August 7 to 9, we will be returning to Twinsburg, Ohio for the Twins Days Festival. We used to take Kim and Heather when they were young and the two of them have been attending ever since. Not having been there for many years, we thought it would be nice to visit again. It is quite the experience.

Later in August, a week in Bracebridge (Monday to Friday) would allow us to explore some of the best motorcycle roads in Ontario.

The VROC Eureka Springs Reunion in Arkansas is scheduled in September. This has been going on there since 2001 and we seldom miss. Leaving Saturday morning, we have two days to get to Corolla, in the Outer Banks of North Carolina. Denise has rented another house for the week, just like two years ago. From there, we will head home and wind down the season.

It looks like a good year and we hope to see a lot of old friends and family along the way.

Safe Ride Home Sudbury 2019

Things were pretty much a blur from mid-October through to New Years Day.

I am the Volunteer Coordinator for Safe Ride Home Sudbury, a volunteer driven designated driver service that takes people home in their own vehicles if they feel they have had too much holiday cheer to get behind the wheel themselves. I also do media relations, speech writing, training and a variety of other jobs.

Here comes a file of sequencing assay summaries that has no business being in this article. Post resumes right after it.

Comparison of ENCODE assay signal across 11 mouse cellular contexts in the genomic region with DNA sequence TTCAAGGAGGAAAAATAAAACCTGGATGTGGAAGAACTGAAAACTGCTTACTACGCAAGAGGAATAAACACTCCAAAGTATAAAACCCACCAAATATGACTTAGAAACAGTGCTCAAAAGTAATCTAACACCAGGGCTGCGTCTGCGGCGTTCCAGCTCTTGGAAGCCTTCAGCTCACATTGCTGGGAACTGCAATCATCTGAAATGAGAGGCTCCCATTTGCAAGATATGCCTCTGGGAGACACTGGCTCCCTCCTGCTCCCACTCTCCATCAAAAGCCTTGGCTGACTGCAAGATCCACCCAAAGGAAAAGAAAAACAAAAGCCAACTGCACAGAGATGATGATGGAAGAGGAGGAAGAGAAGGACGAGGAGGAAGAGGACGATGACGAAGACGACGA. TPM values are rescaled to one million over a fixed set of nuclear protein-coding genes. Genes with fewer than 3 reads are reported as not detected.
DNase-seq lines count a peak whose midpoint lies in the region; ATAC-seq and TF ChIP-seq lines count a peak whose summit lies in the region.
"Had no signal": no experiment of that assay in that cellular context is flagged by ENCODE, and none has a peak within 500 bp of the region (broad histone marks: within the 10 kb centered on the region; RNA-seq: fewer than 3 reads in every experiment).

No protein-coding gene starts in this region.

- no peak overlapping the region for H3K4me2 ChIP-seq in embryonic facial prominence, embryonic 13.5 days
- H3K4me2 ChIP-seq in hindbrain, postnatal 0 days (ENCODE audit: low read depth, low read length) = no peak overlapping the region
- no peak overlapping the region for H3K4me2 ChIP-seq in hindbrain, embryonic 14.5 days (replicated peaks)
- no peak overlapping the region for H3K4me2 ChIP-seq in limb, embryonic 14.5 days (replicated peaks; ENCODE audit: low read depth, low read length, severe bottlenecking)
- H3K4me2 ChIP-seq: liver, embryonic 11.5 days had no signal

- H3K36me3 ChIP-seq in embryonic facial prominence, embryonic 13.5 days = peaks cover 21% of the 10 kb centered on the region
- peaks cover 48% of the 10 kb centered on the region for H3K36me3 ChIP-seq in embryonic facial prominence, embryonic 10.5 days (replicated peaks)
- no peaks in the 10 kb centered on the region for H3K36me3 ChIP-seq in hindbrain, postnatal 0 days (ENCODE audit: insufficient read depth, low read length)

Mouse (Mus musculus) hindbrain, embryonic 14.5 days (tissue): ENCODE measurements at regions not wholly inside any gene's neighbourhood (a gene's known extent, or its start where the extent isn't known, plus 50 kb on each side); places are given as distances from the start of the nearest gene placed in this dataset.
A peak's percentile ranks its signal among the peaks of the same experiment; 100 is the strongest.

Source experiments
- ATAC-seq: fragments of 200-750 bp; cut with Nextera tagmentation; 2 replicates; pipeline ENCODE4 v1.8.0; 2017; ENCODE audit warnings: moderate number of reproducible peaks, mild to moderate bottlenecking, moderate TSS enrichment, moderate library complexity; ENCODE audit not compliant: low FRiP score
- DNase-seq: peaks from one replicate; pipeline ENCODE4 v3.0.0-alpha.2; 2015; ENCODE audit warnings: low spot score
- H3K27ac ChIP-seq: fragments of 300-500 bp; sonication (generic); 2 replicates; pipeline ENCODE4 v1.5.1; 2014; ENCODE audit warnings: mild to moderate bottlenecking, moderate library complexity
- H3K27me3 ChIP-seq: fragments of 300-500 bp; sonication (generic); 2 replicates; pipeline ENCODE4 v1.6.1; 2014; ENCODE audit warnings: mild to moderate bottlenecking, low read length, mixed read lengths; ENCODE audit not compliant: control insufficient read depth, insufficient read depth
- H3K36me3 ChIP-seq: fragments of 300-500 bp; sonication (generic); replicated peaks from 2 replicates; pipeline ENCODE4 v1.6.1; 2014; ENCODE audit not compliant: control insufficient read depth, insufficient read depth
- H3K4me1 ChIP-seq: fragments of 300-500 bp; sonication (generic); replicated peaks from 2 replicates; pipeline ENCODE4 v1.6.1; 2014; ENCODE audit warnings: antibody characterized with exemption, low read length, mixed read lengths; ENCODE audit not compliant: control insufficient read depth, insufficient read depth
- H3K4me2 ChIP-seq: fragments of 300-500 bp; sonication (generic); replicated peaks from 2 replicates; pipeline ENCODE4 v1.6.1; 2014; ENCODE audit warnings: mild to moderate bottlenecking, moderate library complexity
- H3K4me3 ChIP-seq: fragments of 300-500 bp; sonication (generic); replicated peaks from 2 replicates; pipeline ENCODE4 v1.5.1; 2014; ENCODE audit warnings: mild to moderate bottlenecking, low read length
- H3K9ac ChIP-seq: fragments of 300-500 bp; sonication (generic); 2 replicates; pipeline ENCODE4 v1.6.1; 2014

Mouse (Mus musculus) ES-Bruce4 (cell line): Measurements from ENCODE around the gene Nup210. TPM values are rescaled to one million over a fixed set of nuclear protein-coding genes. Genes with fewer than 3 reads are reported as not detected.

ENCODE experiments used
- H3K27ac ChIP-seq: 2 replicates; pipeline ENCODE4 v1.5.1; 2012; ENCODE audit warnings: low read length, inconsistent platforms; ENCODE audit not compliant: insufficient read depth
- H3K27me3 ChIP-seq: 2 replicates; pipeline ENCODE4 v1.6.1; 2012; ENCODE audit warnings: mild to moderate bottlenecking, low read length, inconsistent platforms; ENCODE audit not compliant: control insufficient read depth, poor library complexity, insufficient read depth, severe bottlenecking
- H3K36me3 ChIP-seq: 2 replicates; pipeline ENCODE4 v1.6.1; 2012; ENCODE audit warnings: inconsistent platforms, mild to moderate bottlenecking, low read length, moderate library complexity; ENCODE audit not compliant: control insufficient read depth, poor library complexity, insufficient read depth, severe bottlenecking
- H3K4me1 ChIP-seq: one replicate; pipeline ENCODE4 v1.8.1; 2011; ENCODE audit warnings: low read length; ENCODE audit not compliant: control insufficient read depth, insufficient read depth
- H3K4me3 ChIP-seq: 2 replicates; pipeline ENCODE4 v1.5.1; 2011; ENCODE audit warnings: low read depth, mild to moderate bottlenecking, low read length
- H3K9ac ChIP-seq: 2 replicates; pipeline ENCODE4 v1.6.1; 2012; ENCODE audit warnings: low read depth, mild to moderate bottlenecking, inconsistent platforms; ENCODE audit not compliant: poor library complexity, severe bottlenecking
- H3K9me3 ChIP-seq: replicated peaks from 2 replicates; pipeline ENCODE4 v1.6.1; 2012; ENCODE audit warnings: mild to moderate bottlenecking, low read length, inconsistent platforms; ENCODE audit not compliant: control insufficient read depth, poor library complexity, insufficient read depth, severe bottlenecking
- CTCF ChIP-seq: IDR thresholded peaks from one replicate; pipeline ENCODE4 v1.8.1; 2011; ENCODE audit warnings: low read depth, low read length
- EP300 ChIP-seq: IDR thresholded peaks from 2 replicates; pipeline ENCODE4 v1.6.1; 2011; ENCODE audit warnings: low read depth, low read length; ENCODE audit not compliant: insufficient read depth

The service media launch was the beginning of November and we took calls between 8:00 PM and 3:00 AM every Friday and Saturday between November 15 and the end of the year plus New Years Eve.

Pretty much from the time I got back from the Agawa trip, I was up to my neck in preparations or recovering from all night shifts. But we did respond to 1,074 calls for service and delivered over 2,000 people safely home, so it was worth the effort.

Once New Years Day dawned, work was over for another year. Except for the post mortem, planning improvements for next year, the thank you party for the volunteers and whatever else crops up.

Mascot Stewie, SRHS President Lesli Green and GSPS Constable Dave Hamilton
of the Traffic Management Unit at the Safe Ride Home Media Launch